This is perhaps the most pessimism we have detected over a recent Twins team, which is hard to do when you lose 95 games three years in a row. At the very least, it's the most apathy.
There will still be nice crowds on warm summer nights. But there will be many long, gray days at Target Field as well.
This started as a weird little back-and-forth on Twitter between us and RandBallsStu. It ended as a full-blown parody. We stole a couple lines from Stu's tweets, but otherwise the inspiration is all ours (and the Twins). Here is Pavement's "Cut Your Hair" re-imagined as a song about the Twins' offense. This is from the CD "Crooked Rain, Crooked Rain," which is much better thought of as "Crooked Numbers, Crooked Numbers?" Also, the original song and video are at the top for inspiration. Here we go:
Darlin’ go ahead and cut your roster
Do you think it’s gonna make things change?
You’re just a team with the same lineup,
And that’s a pretty bad lineup.
Scoring is a puzzle, offense getting muzzled, batter missed a sign
Look on deck, pinch hit, it’s 3-1 in the sixth
The bullpen phone is found.
Baseball scene's crazy, guys sent down each and every day
I saw another one just the other day
A special new call-up
I remember scoring
I don't remember why
I don't remember where
But I don't care, I care, I really don't care
Did you see the second baseman’s hair?
High OBPs and some pop a must.
Runs mean a lot
When runs are bought
Or so, I’ve heard
Rob, run down to the office phone
Deal some pitching for some bats.
Correia, Correia, Correia, Correia, Correia, Correia!
Twins assistant GM Rob Antony has offered variations on this quote to multiple outlets, but here is the one he gave to MLB.com regarding roster battles at several positions: "Nobody's really stepped up to try to earn the spots, and that's a bad feeling when you're looking at giving spots away."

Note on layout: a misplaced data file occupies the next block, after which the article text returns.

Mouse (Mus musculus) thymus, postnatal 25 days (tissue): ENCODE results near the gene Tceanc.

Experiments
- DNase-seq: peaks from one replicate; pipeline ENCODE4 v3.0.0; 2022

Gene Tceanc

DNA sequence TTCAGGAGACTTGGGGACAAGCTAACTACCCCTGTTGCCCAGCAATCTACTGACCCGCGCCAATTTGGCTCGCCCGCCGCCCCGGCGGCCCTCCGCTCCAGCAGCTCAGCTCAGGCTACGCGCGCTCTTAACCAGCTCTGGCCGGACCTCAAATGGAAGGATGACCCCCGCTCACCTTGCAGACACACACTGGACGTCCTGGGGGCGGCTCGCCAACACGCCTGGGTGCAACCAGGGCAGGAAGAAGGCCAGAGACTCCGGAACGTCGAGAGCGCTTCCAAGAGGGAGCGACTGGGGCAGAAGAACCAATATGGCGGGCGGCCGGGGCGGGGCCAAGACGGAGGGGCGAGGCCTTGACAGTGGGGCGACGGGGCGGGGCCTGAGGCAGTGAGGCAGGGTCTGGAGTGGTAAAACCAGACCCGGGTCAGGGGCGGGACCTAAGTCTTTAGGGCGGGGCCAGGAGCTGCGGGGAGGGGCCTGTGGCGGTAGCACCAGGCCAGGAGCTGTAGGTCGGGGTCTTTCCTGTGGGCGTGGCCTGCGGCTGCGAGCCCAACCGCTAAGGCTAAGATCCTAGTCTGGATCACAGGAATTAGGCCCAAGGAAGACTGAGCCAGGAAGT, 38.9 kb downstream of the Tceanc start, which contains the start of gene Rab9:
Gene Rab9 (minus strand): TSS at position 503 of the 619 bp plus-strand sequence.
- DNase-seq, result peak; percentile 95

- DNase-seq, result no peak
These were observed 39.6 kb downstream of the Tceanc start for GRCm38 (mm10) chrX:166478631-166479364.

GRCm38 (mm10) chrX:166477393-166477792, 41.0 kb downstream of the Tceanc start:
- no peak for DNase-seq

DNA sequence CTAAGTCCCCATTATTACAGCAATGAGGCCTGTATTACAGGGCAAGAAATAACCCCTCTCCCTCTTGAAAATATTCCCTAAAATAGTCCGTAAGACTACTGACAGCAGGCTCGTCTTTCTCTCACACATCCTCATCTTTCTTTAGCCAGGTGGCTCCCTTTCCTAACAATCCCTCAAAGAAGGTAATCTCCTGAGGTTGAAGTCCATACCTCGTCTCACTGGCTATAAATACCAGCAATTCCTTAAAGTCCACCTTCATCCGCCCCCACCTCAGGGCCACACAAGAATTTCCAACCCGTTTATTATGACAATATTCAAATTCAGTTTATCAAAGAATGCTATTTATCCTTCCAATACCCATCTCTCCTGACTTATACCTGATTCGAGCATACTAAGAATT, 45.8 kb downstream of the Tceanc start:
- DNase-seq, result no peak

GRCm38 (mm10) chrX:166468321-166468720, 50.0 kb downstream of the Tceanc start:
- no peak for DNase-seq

As we tweeted, this makes about as much sense as us being disappointed that our pug can't read our blog. Because there is a difference between genuine disappointment in underperforming and expecting a human (or dog) to do something that they simply are not equipped to do.
Antony has lamented that neither Aaron Hicks nor Alex Presley has grabbed hold of the center field job. Either conceivably could perform well this year. But neither has a track record suggesting they should be able to do that, and a few extra hits this spring shouldn't have convinced the Twins otherwise.
Jason Bartlett is a 34-year-old who hasn't played a regular-season game since May of 2012. Jason Kubel had a nice 2012, but he was awful in 2013. It would be great if he could return to peak form, but he'll be 32 soon and sometimes that just isn't in the cards.
As we've been saying all offseason, the Twins made reasonable upgrades to their starting rotation -- spending money that should translate into better performances. They did absolutely nothing -- short of adding light-hitting catcher Kurt Suzuki (OPS of .605 and .627 each of the last two seasons) -- to address their offense except hope and wish. Justin Morneau is gone. Ryan Doumit is gone. They weren't great, but they did have the second- and fifth-highest OPS among regulars, respectively, on a bad offensive team in 2013. The offense will need a breakout season from Oswaldo Arcia or a rebound season from Josh Willingham to avoid being historically bad in 2014.
To a certain extent, it's up to players to produce. It's also very much up to decision makers to put them in a position to succeed. If we're doling out blame for why it's not happening this spring, we're pretty sure we know where to start.